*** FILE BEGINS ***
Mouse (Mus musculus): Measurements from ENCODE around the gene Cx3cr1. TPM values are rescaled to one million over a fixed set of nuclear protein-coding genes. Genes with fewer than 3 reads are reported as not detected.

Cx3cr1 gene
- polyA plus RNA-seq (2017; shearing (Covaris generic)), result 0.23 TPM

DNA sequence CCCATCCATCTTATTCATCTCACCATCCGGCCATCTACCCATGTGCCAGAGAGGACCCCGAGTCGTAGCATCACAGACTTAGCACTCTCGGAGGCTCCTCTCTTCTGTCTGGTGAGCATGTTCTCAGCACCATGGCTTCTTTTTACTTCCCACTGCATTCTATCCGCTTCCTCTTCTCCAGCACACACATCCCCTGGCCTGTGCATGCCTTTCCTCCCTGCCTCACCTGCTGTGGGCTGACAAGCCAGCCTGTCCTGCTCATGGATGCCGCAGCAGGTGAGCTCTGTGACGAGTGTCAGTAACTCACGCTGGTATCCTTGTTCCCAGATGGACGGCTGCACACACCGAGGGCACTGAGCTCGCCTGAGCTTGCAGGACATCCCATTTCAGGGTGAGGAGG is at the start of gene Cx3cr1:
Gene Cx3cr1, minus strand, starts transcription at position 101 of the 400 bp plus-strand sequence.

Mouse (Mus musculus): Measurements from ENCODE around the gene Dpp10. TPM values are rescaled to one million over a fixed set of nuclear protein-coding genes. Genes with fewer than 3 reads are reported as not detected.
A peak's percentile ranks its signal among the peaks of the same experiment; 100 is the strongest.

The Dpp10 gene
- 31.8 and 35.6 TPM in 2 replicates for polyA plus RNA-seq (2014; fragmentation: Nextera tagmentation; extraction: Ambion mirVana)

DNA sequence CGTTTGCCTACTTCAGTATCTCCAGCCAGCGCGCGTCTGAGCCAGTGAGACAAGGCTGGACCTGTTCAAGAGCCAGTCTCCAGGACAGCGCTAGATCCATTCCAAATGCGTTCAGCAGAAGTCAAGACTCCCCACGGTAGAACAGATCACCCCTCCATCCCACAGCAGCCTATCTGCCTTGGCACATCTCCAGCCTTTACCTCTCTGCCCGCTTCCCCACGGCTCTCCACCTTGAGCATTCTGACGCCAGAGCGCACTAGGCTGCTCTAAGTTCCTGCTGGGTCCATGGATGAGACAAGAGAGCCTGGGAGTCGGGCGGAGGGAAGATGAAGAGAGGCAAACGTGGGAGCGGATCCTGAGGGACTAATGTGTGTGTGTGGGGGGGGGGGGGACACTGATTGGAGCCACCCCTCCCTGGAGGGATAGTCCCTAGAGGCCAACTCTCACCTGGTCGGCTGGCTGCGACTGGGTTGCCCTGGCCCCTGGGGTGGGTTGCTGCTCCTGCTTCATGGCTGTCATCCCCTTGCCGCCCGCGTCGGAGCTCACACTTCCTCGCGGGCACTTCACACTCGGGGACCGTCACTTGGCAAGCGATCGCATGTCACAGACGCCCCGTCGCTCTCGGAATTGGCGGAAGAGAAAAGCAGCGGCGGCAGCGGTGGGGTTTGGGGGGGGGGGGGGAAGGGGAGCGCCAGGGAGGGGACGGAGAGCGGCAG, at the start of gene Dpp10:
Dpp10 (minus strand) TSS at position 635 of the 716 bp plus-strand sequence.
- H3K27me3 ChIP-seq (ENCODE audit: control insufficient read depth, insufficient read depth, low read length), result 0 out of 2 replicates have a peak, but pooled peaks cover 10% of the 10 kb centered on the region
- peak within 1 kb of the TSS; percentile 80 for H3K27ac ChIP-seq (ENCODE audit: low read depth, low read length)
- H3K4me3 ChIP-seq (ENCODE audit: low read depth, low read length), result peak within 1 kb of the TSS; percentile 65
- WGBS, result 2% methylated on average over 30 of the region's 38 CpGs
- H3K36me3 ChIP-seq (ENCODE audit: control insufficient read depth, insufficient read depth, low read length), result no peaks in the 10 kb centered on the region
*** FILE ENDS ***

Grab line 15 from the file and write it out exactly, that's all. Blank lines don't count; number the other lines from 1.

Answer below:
- WGBS, result 2% methylated on average over 30 of the region's 38 CpGs